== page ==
Dip (exercise)

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Dip exercise using a dip bar

A dip is an upper-body strength exercise. Narrow, shoulder-width dips mainly trains the triceps, with major synergists being the anterior deltoid, the pectoralis muscles, and the rhomboid muscles of the back.[1] Wide arm training places additional emphasis on the pectoral muscles, similar in respect to the way a wide grip bench press would focus more on the pectorals and less on the triceps.[2]

Modern meaning[edit]

To perform a dip, the exerciser supports themselves on a dip bar with their arms straight down and shoulders over their hands, then lowers their body until their arms are bent to a 90 degree angle at the elbows, and then lifts their body up, returning to the starting position.

Variation[edit]

Combined dip and pull-up machine with weights

Usually dips are done on a dip bar, with the exerciser's hands supporting their entire body weight. For added resistance, weights can be added by use of a dip belt, weighted vest, or by wearing a backpack with weights in it. A dumbbell may also be held between the knees or ankles. For less resistance, an assisted dip/pull-up machine can be used which reduces the force necessary for the exerciser to elevate their body by use of a counterweight. One may also use resistance bands hooked under their feet to help if they lack the strength to properly perform a dip.[3]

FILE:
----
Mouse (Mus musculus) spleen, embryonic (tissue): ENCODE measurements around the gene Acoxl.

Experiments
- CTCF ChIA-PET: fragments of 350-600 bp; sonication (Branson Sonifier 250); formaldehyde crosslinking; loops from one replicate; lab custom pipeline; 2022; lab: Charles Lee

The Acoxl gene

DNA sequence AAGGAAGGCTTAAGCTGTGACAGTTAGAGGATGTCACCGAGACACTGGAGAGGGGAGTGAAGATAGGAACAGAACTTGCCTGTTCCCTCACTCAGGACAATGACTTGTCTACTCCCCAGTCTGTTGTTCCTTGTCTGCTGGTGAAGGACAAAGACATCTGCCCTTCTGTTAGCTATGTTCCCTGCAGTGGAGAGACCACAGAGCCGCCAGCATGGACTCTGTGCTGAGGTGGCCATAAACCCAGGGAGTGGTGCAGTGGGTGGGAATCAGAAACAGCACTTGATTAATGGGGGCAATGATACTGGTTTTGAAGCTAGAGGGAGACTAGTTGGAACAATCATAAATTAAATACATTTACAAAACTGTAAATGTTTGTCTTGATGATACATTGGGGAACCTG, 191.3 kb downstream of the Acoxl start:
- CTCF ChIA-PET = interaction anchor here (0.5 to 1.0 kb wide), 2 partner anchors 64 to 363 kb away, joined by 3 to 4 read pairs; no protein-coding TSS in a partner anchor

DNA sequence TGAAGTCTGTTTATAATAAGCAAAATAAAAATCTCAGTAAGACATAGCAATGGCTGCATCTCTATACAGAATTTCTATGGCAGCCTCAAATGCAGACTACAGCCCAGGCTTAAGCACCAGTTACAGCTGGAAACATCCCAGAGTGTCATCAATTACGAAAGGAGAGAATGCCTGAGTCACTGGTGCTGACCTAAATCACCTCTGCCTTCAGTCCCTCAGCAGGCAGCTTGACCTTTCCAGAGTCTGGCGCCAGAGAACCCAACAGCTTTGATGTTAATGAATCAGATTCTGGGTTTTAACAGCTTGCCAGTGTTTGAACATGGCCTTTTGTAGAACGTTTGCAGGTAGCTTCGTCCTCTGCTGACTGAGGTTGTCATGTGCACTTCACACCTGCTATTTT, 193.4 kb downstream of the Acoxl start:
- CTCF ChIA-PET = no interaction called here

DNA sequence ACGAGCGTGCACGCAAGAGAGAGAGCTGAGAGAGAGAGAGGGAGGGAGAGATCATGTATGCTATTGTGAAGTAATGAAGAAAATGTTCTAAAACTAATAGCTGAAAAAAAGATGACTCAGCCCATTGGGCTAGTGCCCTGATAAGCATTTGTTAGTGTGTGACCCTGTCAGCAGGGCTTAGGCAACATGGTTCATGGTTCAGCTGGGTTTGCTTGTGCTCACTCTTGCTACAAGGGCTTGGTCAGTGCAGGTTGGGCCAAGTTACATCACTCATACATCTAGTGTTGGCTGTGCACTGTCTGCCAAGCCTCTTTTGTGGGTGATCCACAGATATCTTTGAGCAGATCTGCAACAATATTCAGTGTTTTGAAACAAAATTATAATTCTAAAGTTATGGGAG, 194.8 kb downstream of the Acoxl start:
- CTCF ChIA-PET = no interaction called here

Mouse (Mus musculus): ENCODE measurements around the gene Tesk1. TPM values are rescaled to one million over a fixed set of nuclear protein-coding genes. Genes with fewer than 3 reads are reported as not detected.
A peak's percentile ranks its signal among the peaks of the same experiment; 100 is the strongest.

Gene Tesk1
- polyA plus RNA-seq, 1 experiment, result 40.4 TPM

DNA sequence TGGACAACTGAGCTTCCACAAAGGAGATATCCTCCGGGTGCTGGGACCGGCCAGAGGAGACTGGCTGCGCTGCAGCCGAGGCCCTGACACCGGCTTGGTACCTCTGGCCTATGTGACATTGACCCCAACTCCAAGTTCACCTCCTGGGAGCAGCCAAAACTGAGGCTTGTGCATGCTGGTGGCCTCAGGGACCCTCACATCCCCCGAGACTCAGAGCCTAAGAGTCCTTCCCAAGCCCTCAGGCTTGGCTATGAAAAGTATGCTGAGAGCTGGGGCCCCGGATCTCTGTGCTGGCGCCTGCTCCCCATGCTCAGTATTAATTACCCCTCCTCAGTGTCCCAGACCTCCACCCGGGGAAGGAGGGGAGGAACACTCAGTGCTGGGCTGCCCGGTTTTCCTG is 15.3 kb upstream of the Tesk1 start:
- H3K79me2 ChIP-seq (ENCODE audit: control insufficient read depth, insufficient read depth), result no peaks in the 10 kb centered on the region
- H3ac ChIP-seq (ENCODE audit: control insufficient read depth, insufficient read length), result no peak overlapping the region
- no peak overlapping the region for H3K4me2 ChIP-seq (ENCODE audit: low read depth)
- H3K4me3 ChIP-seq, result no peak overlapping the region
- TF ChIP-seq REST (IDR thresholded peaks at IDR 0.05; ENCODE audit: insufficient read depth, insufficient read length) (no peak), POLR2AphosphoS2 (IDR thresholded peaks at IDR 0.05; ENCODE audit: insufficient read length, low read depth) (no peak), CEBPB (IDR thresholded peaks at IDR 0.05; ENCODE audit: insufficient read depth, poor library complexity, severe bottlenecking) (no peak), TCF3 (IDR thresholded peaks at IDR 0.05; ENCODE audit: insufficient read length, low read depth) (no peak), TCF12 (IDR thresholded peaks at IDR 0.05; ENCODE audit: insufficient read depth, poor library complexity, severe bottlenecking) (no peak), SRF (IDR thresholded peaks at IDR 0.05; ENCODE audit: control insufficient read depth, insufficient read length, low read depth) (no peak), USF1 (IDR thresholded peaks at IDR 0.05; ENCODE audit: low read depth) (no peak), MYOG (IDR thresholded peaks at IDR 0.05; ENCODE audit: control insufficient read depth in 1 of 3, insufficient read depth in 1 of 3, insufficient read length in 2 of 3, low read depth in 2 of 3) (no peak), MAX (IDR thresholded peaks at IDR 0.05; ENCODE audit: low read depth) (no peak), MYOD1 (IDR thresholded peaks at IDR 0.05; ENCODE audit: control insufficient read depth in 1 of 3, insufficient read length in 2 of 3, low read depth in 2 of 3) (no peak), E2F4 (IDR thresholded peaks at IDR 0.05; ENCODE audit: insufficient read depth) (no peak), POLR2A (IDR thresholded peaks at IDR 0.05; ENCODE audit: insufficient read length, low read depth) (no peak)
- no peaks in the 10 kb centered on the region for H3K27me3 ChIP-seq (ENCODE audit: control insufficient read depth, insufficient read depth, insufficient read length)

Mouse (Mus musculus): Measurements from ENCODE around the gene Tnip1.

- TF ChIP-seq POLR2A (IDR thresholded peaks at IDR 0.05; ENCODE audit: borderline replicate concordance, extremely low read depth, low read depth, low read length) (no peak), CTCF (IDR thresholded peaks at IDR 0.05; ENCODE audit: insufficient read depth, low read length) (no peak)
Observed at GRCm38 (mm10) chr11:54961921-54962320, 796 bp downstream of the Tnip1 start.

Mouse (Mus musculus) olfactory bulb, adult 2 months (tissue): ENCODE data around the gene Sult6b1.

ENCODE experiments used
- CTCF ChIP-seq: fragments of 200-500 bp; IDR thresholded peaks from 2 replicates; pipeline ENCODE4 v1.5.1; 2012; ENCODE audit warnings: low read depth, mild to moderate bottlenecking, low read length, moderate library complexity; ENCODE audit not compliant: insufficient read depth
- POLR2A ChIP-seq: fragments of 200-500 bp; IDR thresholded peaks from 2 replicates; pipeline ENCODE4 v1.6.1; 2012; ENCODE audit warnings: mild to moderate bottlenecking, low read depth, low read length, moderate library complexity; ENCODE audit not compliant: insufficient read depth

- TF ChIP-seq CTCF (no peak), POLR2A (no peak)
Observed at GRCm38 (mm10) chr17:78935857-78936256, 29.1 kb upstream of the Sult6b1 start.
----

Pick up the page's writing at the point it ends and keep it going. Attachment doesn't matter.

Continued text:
Another variation of the dip is done on gymnastic rings. Similar to a bar dip, the exerciser hand's grasps the rings, supporting their entire body weight. The unsteady nature of the rings adds additional challenge, although there are variations to make the exercise easier.[4]

In the absence of equipment, a lighter variation of the dip can be performed called the "Bench Dip". The hands are placed on one bench directly underneath the shoulders or on two parallel benches.[5] The legs are straightened and positioned horizontally; the feet rest on another bench in front of the exerciser. This variation trains the upper body muscles in a similar though not exact manner as the normal dip, whilst reducing the total weight lifted by a significant amount. This exercise can be done also off of the edge of a sofa, a kitchen counter, or any surface that supports the lifter. It should be done under control.

See also[edit]

References[edit]

  1. ^ "Triceps Dip". exrx.net. Retrieved 3 September 2013.
  2. ^ "Chest Dip". exrx.net. Retrieved 3 September 2013.
  3. ^ "20 Dip Variations | 4 Assisted Dips & 16 Advanced Dip Variations". www.kingofthegym.com. 2013-02-26. Retrieved 2022-02-23.
  4. ^ Daniel, DeMoss (2022-01-26). "Ring Dips: For Beginners to Advanced (Plus 7 Great Variations)". dumbbellsreview.com. Retrieved 2022-02-23.
  5. ^ "Chest Dip (between benches)". exrx.net. Retrieved 3 September 2013.